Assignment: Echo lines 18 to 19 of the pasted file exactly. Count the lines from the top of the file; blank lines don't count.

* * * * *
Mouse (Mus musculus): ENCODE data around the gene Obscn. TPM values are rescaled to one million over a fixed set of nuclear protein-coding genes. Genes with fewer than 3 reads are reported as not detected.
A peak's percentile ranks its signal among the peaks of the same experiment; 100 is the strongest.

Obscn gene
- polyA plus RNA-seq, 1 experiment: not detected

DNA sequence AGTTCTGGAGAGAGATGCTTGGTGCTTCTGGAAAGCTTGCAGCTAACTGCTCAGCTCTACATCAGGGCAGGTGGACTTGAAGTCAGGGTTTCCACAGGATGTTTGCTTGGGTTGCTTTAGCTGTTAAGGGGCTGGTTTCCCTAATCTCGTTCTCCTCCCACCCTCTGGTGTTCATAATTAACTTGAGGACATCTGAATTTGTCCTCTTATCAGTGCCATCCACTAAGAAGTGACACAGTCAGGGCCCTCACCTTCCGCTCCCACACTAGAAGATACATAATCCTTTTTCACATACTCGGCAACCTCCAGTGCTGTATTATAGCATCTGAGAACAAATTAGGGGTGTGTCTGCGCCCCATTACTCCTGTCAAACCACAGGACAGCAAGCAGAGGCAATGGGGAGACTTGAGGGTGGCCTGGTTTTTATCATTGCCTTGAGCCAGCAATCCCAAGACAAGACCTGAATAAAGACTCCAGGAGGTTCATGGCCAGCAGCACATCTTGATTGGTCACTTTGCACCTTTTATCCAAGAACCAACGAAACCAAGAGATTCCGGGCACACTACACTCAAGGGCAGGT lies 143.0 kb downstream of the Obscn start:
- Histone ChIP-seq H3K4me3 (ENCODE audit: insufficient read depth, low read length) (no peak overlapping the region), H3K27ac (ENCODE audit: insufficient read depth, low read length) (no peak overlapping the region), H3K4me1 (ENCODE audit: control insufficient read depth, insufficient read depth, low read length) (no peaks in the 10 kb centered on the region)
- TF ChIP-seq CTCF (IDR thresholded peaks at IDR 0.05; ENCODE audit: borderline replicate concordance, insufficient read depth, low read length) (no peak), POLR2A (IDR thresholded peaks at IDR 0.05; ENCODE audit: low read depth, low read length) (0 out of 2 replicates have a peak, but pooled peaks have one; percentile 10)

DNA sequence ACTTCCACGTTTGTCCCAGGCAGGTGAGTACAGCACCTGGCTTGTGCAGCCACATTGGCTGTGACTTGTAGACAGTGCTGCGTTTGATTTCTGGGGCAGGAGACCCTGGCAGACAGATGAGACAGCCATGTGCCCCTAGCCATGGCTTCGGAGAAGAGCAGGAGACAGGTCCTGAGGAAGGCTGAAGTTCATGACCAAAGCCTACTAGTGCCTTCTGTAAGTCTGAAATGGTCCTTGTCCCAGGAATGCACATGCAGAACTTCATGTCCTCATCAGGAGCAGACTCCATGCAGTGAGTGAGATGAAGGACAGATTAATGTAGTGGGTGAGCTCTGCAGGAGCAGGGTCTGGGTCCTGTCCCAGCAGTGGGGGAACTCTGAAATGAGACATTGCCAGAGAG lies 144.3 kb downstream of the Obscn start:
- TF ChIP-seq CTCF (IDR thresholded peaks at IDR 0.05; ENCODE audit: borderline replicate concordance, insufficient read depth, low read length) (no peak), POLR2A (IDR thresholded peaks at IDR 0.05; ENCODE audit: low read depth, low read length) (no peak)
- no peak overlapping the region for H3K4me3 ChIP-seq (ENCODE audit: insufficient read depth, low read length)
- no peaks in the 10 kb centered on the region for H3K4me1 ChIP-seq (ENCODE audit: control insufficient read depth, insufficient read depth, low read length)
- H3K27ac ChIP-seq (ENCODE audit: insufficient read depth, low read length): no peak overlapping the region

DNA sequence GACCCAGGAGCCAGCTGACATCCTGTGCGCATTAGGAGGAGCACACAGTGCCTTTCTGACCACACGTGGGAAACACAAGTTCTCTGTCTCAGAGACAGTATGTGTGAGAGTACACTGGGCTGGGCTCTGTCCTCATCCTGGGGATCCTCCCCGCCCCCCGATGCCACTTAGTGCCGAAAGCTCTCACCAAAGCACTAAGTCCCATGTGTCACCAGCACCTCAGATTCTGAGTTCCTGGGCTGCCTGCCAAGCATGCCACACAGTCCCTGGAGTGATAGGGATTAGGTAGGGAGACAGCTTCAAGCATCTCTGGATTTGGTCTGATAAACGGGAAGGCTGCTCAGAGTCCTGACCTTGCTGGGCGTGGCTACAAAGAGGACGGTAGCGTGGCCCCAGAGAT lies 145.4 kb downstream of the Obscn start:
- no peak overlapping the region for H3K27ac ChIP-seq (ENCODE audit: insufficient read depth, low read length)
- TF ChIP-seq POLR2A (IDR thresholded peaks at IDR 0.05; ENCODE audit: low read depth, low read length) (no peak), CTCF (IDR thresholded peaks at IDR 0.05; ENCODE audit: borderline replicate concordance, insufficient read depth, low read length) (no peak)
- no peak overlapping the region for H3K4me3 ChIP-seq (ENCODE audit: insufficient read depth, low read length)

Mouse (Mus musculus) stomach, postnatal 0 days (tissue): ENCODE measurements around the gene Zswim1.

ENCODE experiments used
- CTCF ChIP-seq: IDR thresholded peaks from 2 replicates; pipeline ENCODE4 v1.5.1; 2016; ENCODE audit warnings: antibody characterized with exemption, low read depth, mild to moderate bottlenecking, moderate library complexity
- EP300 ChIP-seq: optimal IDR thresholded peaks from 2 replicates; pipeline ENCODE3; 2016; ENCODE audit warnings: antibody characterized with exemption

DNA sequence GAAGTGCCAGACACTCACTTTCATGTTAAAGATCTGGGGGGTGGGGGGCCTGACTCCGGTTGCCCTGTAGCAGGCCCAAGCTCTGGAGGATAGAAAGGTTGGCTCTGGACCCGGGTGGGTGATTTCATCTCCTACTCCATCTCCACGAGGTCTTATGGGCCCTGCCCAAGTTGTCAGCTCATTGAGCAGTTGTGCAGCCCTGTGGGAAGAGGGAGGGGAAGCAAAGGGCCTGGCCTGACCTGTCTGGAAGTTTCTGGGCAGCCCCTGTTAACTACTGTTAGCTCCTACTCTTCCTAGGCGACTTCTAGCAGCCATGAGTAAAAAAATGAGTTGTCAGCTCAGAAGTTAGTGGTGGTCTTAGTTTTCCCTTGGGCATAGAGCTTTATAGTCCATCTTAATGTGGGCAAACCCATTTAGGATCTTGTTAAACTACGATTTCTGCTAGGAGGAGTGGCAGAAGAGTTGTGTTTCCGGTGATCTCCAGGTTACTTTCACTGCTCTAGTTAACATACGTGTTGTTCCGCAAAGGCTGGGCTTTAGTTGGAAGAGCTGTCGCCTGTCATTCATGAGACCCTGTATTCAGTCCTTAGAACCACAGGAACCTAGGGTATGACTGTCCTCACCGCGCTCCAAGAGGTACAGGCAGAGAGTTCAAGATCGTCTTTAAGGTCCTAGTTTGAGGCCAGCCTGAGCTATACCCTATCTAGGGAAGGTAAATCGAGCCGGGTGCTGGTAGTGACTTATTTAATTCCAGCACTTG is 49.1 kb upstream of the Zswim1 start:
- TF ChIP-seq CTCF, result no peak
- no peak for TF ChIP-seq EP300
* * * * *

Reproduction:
ENCODE experiments used
- CTCF ChIP-seq: IDR thresholded peaks from 2 replicates; pipeline ENCODE4 v1.5.1; 2016; ENCODE audit warnings: antibody characterized with exemption, low read depth, mild to moderate bottlenecking, moderate library complexity